1-and-2-and-3-and-4-and 1-and-2-and-3-and-4-and

Without the time signature the drummer doesn't know what beat to play, and if the drummer doesn't neither will anyone else. I guess it's fine if you just play at home, but if you ever want to play with other people you should really know the basics.
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Last edited by steven seagull at Mar 5, 2007,
#21
Alright, I'll listen to it. I need a teacher to really explain it to me cause the time signatures can vary SO much, and none of it make sense. It's doesn't seem at all definate, especially when it comes to that compound time signature stuff, and ugh.

Rhythm cannot be effectively smashed into 2 numbers.
#22
Alright, I'll listen to it. I need a teacher to really explain it to me cause the time signatures can vary SO much, and none of it make sense. It's doesn't seem at all definate, especially when it comes to that compound time signature stuff, and ugh.

Rhythm cannot be effectively smashed into 2 numbers.


Yes it can, that's just it....honestly, people have been doing it for hundreds of years. There's no grey areas or room for interpretation with time signatures, it's an exact science. Essentially the top number tells you how many beats there are in a bar/measure and the bottom number tells you what constitutes a beat by telling you what note units the bar is measured in. That's why something like 7/8 sounds so "wrong"....you're measuring the beat in 8ths , but the bars only last for 7 so it feels like your "losing" a beat every bar.
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#23
Music theory covers a lot of things. Time signatures can get confusing. It is true that you can learn a song without knowing anything about time signature, but imagine trying to learn a song without ever hearing it. Music will give a time signature along with a tempo with these you should be able to play a song with correct rhythm and at the correct speed. But there is much more to music theory than just that. Scales have a lot to do with theory. Basically if you play certain notes together it will give you a certain sound, and these series of notes are a scale. Almost all songs written follow a scale whether they were intended to or not. You probably don't realize when you play that you are following theory. Also when you play multiple notes from the same scale at the same time you are playing a chord. Thats where chords come from and is the basis of how they are named. There is too much to talk about, and that is why people take so much time studying it. You don't need to know it to play guitar, but it does help. If you are writing a song and get stuck, knowing theory can help you get out of the rut. It helps you knowing what scale would sound good being played over a song. You can improvise with others and sound good without even knowing how to play what they are playing.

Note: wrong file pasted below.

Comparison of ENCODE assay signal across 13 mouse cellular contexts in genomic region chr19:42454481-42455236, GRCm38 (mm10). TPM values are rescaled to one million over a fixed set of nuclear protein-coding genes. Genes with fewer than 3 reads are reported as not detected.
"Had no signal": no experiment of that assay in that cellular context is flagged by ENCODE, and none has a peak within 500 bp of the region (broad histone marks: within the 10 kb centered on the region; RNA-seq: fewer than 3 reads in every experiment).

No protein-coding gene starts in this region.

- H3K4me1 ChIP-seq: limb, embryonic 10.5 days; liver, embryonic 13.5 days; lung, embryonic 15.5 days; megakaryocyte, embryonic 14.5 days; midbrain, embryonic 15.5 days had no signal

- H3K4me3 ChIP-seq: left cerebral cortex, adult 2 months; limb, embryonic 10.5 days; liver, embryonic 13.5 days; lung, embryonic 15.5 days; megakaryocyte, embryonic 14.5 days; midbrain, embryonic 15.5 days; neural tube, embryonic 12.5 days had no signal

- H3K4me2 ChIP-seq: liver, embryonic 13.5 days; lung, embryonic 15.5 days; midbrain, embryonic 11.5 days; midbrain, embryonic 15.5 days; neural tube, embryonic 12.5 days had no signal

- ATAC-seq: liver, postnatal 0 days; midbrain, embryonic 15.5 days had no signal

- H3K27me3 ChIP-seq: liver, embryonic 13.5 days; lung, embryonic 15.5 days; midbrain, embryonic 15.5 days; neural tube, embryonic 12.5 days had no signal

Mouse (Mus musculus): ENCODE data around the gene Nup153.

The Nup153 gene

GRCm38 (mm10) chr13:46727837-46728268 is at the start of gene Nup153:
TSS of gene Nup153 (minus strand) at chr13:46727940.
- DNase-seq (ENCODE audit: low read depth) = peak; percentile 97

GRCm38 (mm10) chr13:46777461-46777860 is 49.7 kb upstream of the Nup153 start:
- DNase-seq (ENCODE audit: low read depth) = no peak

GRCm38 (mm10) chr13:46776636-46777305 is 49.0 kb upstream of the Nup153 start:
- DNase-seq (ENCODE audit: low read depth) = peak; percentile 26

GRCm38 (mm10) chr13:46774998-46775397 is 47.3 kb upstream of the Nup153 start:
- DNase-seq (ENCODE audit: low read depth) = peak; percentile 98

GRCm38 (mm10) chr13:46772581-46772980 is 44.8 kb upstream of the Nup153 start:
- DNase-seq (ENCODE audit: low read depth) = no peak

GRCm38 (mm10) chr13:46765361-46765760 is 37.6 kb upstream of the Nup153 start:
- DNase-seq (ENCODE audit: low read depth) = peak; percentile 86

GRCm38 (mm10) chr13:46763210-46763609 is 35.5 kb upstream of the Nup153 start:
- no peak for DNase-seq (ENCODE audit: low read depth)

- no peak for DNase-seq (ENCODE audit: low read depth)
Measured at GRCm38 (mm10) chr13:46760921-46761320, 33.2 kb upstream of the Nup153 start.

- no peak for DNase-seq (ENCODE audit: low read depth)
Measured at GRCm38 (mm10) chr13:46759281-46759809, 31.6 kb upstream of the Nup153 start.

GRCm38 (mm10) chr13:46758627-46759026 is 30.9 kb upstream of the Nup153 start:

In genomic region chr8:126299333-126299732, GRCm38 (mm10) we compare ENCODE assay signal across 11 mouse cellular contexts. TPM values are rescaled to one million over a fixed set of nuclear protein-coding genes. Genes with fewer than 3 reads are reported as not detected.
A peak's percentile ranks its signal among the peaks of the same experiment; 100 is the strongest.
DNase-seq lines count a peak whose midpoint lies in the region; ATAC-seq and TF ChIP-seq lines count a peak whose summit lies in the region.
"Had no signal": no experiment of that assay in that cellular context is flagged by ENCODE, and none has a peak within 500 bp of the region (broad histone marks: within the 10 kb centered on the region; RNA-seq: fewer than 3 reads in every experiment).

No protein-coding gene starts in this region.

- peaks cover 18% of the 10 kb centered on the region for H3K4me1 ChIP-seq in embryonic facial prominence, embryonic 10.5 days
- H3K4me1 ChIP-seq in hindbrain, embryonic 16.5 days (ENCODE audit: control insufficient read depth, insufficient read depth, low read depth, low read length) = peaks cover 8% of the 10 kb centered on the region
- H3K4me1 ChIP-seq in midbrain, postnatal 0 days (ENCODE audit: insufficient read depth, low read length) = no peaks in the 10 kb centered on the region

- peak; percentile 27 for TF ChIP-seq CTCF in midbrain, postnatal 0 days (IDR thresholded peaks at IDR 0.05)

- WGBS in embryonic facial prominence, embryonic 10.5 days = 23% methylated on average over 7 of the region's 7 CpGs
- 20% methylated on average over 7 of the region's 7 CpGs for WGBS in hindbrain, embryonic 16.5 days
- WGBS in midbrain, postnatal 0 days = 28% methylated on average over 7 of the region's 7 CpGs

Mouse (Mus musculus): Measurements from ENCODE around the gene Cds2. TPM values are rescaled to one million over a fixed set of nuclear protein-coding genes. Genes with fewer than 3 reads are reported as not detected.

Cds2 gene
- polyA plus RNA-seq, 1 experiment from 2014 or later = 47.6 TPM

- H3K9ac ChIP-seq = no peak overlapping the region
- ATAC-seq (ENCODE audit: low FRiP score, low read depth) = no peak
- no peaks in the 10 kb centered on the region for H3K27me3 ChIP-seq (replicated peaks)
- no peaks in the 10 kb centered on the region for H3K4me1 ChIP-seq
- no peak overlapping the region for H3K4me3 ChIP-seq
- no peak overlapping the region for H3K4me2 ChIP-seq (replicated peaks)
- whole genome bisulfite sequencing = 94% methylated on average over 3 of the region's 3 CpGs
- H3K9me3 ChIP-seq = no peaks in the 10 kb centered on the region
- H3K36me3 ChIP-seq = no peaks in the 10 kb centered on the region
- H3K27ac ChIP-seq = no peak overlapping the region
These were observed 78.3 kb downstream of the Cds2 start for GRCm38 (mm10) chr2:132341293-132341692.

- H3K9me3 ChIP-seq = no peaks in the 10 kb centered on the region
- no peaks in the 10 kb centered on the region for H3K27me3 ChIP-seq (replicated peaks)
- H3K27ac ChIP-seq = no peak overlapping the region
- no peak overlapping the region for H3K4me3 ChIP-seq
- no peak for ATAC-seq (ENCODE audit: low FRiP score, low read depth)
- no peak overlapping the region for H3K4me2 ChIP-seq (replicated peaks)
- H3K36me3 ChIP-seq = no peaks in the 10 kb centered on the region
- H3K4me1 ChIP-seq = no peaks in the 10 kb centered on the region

#24
Quote by Symphonic Waves
I've looked at so many resources on time signature. It just doesn't seem to really have any impact on how the music is played though. It SEEMS that an 8th note is an 8th note, and it's always played for the same duration, despite the time signature.

That's what I'm getting though.

Time signatures are written the way that they are to dictate how many notes you play for a measure. For instance:

If I were to play 8 notes, and they were all eighths, but I didn't want any more notes than that, then I'd put it in a 4/4 time signature. That signature makes the most sense, because then you have the desired number of beats to play the notes over. A 3/4 signature would not work because I would be restricted to only 6 notes, therefore not completing the riff. A 2/4 time signature would work because I'd be able to achieve the desired number of beats, but I would have to write out one more bar than needed.

See? Does that make sense? I'm not a great teacher with this sort of thing, so if it doesn't make sense then I'm sorry...
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#25
lol, not really, but thanks for trying. I'm looking at it the wrong way, I know it, but my mind is fixed on whatever incorrect manner of thinking.
#26
Just remember, the time signature doesn't dictate the song...the song dictates the time signature. It's just a way of presenting that particular bit of info about a piece of music...a musician well versed in theory can take a sheet of music, and with the information they get from the time signature, tempo, notes and any other info such as descriptive terms they'll know exactly how to play it even if they've never heard it.
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#27
I'll never get time signatures. I've got excellent rhythm and timing for all things. However at this point, the idea of taking all the complex rhythms I've heard and the thought of trying to take every one and cram them into 2 numbers, my mind can't wrap around it at this point.

I'd like to make a rhythm and have someone try to put it down into notation.